Vol 95, No 2 (2024)
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Published online: 2023-08-09

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Streptococcus mutans in the oral cavity as a risk factor for threatened miscarriage

Hanna I. Klimek1, Hanna Moczulska2, Piotr Sieroszewski1
Pubmed: 37599575
Ginekol Pol 2024;95(2):123-125.

Abstract

Objectives: The aim of this study was to investigate the bacterial colonization of the oral and vaginal ecosystem in pregnant women during the first trimester of pregnancy. Material and methods: We analyzed 162 pregnant women, (99 women with threatened abortion and 63 women with healthy pregnancies). We collected oral and vaginal swabs, using PCR analysis to assess the presence of various bacteria (S. mutans, E. faecalis, E. coli, Lactobacillus acidophilus, Prevotella intermedia, Gardnerella vaginalis, S. agalactiae). Results: Results showed that the presence of Streptococcus mutans in the oral cavity was significantly more common in women with threatened abortion compared to those with healthy pregnancies (p = 0.046). The presence of Lactobacillus acidophilus in the vagina was significantly more common in women with healthy pregnancies (p = 0.041). Conclusions: Our study suggests that the presence of Streptococcus mutans in the oral cavity may be a risk factor for threatened abortion.

ORIGINAL PAPER / OBSTETRICS

Ginekologia Polska

2024, vol. 95, no. 2, 123–125

Copyright © 2024 PTGiP

ISSN 0017–0011, e-ISSN 2543–6767

DOI 10.5603/gpl.94849

Streptococcus mutans in the oral cavity as a risk factor for threatened miscarriage

Hanna I. Klimek1Hanna Moczulska2Piotr Sieroszewski1
1Department of Fetal Medicine and Gynecology, Medical University of Lodz, Poland
2Department of Clinical Genetics, Medical University of Lodz, Poland

Corresponding author:

Hanna I. Klimek

Medical University of Lodz, al. Tadeusza Kosciuszki 4, 90–419 Lodz, Poland

e-mail: hanna.i.klimek@gmail.com

Received: 26.03.2023 Accepted: 19.04.2023 Early publication date: 9.08.2023

This article is available in open access under Creative Common Attribution-Non-Commercial-No Derivatives 4.0 International (CC BY-NC-ND 4.0) license, allowing to download articles and share them with others as long as they credit the authors and the publisher, but without permission to change them in any way or use them commercially.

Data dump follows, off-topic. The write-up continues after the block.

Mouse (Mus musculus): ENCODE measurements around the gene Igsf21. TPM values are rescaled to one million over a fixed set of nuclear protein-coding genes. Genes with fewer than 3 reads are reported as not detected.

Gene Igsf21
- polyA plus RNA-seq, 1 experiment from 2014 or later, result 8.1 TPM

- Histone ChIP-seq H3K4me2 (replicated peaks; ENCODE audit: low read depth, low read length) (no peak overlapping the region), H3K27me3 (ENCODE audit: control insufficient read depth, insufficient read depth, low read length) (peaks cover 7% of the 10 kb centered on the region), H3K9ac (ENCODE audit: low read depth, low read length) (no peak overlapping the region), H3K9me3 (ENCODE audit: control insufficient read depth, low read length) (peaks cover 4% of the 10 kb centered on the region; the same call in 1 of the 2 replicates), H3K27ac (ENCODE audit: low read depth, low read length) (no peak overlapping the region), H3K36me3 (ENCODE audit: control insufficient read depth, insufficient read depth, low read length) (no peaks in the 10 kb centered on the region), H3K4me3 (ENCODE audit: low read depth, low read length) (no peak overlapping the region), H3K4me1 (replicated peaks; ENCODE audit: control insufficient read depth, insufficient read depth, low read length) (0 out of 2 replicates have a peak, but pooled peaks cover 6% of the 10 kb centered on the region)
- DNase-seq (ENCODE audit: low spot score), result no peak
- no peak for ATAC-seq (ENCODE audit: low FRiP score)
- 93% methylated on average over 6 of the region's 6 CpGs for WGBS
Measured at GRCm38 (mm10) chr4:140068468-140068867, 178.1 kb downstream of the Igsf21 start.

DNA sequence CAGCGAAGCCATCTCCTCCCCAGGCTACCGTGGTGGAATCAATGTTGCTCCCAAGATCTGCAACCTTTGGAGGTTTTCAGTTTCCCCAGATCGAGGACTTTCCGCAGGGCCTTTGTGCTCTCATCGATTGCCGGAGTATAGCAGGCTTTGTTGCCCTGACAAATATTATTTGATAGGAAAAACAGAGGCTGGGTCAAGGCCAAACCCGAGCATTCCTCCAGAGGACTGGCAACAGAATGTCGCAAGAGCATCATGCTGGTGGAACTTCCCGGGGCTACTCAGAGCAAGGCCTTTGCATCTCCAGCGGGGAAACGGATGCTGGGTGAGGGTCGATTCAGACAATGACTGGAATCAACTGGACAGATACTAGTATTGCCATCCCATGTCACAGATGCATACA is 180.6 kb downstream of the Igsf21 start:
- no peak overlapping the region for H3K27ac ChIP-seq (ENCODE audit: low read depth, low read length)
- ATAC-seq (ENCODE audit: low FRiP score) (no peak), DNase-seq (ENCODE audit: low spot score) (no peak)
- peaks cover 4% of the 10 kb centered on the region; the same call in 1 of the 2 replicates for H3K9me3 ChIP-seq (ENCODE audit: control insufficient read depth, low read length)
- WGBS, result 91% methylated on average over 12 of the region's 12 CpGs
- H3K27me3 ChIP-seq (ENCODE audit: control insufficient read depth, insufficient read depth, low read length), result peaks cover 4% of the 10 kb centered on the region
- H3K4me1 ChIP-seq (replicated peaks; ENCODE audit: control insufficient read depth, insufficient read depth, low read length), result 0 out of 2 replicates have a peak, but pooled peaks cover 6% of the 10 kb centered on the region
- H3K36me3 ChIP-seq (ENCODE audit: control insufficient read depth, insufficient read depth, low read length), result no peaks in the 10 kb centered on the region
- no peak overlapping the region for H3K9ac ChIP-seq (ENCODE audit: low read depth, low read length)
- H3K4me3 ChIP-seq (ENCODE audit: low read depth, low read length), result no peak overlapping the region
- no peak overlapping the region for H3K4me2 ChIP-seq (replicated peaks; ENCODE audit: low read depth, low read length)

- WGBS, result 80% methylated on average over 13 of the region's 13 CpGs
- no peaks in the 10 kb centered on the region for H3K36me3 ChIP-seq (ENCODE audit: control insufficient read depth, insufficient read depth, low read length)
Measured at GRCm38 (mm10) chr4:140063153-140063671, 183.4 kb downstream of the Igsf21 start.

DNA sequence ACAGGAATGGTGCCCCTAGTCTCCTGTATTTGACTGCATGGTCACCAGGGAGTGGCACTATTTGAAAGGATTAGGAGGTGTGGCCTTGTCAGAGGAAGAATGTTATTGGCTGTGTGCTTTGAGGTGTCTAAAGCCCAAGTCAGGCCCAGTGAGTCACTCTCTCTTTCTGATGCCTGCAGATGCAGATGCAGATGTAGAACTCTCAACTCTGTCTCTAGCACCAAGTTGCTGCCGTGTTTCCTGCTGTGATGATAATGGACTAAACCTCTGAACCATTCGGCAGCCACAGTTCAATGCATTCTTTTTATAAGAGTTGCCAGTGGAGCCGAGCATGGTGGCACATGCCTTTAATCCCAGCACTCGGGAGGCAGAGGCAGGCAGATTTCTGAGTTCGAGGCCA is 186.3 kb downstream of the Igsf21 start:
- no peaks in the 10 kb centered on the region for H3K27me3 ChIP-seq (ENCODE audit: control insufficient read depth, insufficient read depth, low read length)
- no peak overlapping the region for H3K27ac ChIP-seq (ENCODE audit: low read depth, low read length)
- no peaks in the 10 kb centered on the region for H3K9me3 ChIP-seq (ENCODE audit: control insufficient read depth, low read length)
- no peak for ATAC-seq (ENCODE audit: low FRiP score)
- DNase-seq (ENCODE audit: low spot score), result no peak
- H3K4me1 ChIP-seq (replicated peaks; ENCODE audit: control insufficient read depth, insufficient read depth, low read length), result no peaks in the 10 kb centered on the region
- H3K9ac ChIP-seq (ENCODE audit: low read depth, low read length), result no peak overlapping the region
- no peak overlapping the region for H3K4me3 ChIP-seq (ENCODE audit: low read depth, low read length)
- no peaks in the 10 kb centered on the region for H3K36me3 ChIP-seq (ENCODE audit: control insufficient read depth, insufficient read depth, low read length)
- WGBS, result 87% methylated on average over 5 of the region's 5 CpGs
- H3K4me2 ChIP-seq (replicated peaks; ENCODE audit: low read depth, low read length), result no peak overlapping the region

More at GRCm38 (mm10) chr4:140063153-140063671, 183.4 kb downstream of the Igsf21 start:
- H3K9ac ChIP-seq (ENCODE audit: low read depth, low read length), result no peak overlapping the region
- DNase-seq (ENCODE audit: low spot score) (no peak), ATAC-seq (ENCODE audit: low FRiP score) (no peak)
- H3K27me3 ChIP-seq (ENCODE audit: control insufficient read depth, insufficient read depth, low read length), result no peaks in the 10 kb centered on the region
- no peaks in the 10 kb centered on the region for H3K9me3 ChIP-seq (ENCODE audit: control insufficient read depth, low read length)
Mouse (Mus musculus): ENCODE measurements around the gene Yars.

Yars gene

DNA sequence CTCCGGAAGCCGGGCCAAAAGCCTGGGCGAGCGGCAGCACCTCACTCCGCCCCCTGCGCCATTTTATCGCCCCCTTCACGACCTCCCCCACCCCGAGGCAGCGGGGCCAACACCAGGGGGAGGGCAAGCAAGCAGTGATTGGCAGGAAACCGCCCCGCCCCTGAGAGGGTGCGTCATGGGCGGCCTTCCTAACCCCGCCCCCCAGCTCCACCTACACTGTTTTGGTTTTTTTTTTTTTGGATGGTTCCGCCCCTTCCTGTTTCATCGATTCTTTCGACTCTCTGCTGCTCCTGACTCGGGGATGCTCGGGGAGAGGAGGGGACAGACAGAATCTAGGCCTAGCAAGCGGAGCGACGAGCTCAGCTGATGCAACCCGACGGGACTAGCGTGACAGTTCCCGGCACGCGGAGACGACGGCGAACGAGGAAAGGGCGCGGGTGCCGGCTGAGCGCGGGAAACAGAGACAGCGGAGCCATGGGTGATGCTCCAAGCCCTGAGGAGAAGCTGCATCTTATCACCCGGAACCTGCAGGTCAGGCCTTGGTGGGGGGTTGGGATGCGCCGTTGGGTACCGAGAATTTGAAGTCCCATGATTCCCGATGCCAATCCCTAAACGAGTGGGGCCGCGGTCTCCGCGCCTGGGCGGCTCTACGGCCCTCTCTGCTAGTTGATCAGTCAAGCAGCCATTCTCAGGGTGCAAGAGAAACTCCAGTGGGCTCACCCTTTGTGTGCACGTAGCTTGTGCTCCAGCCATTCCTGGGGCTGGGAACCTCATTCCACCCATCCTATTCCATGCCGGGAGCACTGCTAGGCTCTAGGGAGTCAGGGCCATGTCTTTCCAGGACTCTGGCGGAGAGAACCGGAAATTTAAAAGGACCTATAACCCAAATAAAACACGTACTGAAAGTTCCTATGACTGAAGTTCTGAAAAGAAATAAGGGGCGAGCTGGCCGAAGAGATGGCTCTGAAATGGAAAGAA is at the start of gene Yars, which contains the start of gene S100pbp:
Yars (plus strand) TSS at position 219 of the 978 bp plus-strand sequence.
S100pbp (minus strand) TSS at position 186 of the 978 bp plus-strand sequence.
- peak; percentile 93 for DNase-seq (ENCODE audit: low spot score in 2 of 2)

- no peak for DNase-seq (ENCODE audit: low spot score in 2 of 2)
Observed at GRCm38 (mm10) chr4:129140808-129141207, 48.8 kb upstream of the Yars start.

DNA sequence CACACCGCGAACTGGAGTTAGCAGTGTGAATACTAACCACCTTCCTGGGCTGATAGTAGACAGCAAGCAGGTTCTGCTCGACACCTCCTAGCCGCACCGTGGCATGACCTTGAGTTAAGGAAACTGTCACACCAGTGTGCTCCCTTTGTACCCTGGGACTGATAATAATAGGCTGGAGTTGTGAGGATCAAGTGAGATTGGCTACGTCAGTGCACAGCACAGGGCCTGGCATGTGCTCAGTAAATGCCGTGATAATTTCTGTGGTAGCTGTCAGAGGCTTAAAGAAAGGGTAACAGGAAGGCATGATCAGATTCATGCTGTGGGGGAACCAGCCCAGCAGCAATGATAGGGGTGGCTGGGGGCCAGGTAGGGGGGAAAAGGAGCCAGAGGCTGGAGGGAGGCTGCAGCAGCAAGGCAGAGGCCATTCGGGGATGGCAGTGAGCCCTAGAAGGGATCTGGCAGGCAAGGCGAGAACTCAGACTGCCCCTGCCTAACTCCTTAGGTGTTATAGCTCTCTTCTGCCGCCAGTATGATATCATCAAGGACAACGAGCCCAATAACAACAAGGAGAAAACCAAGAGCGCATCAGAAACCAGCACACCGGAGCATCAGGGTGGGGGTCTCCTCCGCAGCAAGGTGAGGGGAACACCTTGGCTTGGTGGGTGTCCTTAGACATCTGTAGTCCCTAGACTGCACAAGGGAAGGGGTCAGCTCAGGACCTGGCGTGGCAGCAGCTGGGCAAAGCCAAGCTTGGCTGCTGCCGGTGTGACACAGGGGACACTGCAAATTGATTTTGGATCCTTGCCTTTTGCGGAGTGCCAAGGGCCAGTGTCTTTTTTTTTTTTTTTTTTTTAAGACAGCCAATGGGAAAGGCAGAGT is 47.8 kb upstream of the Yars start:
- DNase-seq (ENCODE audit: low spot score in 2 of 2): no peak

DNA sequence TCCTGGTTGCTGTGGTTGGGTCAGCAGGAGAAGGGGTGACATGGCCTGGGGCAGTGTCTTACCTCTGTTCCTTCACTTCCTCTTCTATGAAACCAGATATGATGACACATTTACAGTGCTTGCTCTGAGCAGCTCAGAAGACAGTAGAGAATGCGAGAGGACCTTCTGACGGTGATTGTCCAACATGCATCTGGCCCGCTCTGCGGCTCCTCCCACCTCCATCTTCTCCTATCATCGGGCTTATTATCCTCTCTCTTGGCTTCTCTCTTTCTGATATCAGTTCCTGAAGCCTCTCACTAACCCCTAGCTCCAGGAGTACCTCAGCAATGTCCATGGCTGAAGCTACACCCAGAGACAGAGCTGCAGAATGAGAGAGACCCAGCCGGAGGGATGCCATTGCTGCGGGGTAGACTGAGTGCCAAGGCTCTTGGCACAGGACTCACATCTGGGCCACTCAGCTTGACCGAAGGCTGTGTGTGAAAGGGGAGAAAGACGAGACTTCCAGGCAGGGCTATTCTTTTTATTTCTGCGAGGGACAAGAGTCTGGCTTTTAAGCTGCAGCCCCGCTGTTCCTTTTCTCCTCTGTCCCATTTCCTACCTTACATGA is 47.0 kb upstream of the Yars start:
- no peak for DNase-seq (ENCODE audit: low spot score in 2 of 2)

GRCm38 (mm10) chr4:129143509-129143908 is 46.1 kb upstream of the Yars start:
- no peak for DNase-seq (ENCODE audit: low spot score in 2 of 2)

ABSTRACT

Objectives: The aim of this study was to investigate the bacterial colonization of the oral and vaginal ecosystem in pregnant women during the first trimester of pregnancy.

Material and methods: We analyzed 162 pregnant women, (99 women with threatened abortion and 63 women with healthy pregnancies). We collected oral and vaginal swabs, using PCR analysis to assess the presence of various bacteria (S. mutans, E. faecalis, E. coli, Lactobacillus acidophilus, Prevotella intermedia, Gardnerella vaginalis, S. agalactiae).

Results: Results showed that the presence of Streptococcus mutans in the oral cavity was significantly more common in women with threatened abortion compared to those with healthy pregnancies (p = 0.046). The presence of Lactobacillus acidophilus in the vagina was significantly more common in women with healthy pregnancies (p = 0.041).

Conclusions: Our study suggests that the presence of Streptococcus mutans in the oral cavity may be a risk factor for threatened abortion.

Keywords: miscarriage; periodontal disease; pregnancy; Streptococcus mutans

Ginekologia Polska 2024; 95, 2: 123125

INTRODUCTION

The presence of Streptococcus mutans in the oral cavity of a pregnant woman may be a risk factor for miscarriage. We observed that Streptococcus mutans is significantly more widespread in the oral cavity of women with threatened abortion than in those undergoing a healthy pregnancy.

Objectives

The aim of this study was to investigate the bacterial colonization of the oral and vaginal ecosystem in pregnant women during the first trimester of pregnancy.

MATERIAL AND METHODS

We analyse the oral and vaginal bacterial flora of pregnant women in the Polish population during the first trimester of pregnancy. A total of 162 Caucasian women in their first trimester of pregnancy were qualified for the study. The study group was formed of 99 women in their first trimester of pregnancy, i.e., before the 15th week of pregnancy, with a potential miscarriage (bleeding, abdominal pains); they were referred from the Department of Fetal Medicine and Gynecology, Medical University of Lodz. In addition, a comparison group was formed of sixty-three pregnant women under the care of an Outpatient Clinic, who were experiencing a normal first-trimester pregnancy. For the examination, vaginal and oral swabs were collected. Using PCR analysis, the presence of the following bacteria was assessed: Streptococcus mutans, Enterococcus faecalis, Escherichia coli, Lactobacillus acidophilus, Prevotella intermedia, Gardnerella vaginalis, Streptococcus agalactiae. Table 1 shows the distribution of patients and test results.

Table 1. Distribution of patients and test results

Oral cavity

Examined group n = 99